The future of the three provinces in Spain's embattled Basque country is more uncertain than ever now that the Basque Nationalist Party (PNV) has lost its majority in the regional parliament.
The question is no longer how the nationalists will deal with the central government in Madrid, but how the PNV will form a stable government.
Carlos Garaikoetxea, the region's current president, is consulting with the various parties to find a solution before the Basque parliament elects its new president at the end of this month.
Several factors during the election contributed to the new political scene in the Basque region: greater participation - 68 percent, compared to 60 percent in 1980; the absence of a centrist party this time; and the increase in the number of parliamentary seats - from 60 to 75. The outrage caused by the murders of Socialist Sen. Enrique Casas and an ETA militant across the border probably also influenced the outcome of the elections.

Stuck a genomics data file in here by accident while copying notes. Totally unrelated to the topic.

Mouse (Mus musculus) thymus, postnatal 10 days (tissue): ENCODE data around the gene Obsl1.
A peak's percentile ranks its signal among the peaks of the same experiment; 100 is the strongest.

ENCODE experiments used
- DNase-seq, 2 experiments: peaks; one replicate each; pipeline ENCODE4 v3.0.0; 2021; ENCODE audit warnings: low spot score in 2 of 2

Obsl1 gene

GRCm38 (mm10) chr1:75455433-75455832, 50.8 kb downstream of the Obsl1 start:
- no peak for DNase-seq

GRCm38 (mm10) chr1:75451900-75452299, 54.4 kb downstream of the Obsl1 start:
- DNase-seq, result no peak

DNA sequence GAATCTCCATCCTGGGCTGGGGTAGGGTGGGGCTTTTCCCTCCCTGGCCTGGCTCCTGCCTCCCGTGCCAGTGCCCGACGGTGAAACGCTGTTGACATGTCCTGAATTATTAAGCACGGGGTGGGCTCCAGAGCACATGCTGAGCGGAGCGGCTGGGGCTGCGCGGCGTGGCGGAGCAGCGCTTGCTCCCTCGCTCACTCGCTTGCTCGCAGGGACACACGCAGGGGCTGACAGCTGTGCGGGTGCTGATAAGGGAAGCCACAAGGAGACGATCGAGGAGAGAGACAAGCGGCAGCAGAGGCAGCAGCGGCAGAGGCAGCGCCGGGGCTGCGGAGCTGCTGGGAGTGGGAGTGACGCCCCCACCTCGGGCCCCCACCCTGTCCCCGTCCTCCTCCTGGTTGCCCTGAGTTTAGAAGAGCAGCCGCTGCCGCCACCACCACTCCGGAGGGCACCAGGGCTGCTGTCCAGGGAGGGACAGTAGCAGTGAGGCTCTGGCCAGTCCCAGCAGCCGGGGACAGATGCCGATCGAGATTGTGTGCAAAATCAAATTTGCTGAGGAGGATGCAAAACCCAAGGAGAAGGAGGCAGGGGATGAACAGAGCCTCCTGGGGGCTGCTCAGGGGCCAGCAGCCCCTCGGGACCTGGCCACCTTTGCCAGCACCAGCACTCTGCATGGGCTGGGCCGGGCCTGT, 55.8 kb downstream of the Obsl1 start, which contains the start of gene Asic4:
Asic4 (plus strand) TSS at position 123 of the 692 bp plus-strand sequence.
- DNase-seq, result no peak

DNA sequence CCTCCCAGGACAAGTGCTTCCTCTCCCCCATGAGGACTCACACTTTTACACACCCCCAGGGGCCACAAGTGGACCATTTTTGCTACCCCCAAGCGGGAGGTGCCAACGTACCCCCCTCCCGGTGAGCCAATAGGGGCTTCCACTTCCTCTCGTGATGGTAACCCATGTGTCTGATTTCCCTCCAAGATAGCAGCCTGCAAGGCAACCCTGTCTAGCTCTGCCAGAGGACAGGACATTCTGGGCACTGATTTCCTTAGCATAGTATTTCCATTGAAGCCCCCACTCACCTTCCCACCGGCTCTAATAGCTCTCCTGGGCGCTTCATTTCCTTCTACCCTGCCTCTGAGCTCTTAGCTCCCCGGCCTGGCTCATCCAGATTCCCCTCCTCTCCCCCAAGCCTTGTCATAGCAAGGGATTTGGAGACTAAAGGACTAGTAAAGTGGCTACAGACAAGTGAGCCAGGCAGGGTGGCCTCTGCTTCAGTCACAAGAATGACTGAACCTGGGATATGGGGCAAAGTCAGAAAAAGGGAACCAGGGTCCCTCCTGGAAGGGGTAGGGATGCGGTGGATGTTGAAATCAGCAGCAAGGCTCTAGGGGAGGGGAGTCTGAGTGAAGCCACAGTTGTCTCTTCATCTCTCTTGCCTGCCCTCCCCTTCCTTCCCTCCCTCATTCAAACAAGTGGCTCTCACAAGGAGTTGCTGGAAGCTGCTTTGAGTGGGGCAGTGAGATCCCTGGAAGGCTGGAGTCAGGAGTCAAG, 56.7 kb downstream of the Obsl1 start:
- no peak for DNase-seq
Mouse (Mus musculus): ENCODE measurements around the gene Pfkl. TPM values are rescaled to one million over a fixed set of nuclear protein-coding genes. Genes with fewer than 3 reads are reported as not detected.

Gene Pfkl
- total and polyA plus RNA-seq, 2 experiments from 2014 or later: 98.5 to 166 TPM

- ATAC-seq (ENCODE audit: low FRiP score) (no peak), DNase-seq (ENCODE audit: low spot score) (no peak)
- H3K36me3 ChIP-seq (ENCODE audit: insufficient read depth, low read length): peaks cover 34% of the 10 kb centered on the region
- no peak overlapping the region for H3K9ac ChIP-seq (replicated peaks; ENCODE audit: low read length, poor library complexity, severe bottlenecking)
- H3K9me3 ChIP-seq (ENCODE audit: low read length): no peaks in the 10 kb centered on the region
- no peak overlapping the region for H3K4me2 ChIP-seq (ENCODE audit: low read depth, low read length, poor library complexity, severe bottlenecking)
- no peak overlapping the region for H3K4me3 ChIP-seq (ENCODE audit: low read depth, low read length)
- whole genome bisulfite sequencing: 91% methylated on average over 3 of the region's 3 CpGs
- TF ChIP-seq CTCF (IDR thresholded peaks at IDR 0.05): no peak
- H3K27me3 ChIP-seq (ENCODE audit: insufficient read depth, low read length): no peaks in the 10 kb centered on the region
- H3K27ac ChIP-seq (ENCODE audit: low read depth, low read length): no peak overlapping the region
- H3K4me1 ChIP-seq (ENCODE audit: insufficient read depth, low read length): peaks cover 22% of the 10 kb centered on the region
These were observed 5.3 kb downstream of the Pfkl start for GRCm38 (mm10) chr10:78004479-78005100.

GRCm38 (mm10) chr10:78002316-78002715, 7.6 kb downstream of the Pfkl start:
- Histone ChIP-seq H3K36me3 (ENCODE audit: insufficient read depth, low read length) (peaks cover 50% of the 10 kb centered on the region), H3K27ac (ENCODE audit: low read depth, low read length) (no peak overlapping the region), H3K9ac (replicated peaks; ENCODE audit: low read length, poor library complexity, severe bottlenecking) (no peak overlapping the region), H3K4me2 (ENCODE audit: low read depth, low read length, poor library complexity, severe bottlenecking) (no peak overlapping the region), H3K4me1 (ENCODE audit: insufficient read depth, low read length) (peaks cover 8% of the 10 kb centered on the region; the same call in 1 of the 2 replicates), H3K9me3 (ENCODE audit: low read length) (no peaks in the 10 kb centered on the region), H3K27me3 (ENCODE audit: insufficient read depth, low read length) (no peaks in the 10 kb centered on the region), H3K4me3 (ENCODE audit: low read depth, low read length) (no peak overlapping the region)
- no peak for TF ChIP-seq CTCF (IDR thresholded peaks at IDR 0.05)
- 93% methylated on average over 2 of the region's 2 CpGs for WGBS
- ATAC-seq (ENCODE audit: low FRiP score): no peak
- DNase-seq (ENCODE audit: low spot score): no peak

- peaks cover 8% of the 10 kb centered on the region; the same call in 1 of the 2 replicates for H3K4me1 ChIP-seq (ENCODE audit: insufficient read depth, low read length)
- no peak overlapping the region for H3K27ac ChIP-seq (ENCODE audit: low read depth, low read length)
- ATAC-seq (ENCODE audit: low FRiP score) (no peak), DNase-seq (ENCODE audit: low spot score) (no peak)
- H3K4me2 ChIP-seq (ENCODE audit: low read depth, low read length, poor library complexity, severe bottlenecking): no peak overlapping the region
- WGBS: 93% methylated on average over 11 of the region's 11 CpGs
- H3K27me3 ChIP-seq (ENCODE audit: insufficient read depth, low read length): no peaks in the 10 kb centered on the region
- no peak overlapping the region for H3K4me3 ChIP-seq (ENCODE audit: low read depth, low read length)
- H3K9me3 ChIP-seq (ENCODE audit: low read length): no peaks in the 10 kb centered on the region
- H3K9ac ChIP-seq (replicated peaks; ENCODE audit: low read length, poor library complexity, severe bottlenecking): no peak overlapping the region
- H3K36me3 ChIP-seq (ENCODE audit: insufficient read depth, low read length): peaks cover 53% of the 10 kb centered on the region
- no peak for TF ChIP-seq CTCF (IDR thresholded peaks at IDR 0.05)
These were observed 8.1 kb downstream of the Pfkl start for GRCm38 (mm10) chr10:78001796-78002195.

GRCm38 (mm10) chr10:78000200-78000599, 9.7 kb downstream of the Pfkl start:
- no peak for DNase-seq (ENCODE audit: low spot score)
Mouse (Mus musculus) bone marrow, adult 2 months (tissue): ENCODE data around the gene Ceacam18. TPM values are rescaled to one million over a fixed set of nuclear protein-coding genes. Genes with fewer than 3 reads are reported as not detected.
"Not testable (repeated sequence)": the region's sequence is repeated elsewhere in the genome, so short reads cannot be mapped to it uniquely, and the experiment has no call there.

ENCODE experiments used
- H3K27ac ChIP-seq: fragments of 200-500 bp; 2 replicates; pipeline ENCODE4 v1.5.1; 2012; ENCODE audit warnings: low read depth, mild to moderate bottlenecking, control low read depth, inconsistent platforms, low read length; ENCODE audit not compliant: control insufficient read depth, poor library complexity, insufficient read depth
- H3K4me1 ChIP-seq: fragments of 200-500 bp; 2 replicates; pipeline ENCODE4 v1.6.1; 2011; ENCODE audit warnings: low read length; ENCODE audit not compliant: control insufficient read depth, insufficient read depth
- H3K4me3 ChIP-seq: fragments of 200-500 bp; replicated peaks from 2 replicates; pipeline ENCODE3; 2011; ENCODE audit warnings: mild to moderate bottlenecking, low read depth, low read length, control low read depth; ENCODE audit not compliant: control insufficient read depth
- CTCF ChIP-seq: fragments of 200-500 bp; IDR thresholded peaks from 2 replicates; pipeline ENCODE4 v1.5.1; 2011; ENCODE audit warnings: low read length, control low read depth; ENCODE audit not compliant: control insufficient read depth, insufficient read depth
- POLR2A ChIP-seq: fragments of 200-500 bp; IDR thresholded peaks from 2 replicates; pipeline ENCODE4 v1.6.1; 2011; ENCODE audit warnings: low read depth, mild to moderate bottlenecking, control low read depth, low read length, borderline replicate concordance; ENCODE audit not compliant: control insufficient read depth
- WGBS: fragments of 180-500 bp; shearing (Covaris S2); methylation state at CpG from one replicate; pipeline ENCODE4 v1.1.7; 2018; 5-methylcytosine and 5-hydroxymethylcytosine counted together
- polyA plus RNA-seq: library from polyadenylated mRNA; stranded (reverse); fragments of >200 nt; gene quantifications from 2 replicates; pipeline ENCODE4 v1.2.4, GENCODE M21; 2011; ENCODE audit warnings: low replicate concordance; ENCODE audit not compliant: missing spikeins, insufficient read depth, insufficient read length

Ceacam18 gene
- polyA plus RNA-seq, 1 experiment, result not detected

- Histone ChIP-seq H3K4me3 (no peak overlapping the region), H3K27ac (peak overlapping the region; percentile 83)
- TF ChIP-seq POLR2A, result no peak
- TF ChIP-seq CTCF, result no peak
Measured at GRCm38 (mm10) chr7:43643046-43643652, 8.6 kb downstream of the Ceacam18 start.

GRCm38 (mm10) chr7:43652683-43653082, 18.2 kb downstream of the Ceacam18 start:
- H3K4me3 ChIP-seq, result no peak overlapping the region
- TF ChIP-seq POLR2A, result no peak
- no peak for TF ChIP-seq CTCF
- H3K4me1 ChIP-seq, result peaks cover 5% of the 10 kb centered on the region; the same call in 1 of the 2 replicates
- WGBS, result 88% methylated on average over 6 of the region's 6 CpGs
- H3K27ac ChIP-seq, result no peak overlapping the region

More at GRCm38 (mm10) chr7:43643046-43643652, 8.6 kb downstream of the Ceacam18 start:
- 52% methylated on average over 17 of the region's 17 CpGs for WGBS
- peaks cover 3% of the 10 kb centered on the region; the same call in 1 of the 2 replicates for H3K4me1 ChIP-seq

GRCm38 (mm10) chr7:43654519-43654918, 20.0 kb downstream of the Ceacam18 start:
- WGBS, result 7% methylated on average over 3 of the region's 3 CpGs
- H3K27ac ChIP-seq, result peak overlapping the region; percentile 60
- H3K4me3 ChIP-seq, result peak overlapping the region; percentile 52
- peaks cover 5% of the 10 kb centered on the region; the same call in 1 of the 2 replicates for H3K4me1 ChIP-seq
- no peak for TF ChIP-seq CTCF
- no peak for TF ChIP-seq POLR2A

Major gains by the Socialist Party moved it into second place behind the PNV, supplanting Herri Batasuna, the nationalist party backed by ETA, the terrorist organization. Herri Batasuna still has considerable backing, but it slipped because of the increased number of seats. The radicals retained their 11 seats, despite a tough campaign equating them with terrorists. (They plan to continue to boycott the parliament to protest the present autonomy statutes.)
Euzkadiko Ezkerra, the left-wing nationalist party, retained its six seats. This support for all the nationalist forces indicates a strong will in the Basque population to continue with autonomy.
But the more even distribution between the nationalists and the ''Espanolistas'' (those who, like the Socialists, want more collaboration with the central government) and between extremists and moderate tendencies will force the PNV to be more conciliatory.
Pedro Miguel Etxenike, spokesman for the Basque parliament, recognized that the results ''made it more necessary to reach a dialogue.''
Mr. Garaikoetxea may seek a coalition, but he said he wants to maintain a ''mono-color'' government if possible. He made it clear he would enter a pact only if the party consulted maintained the same stand on autonomy and the transfer of powers.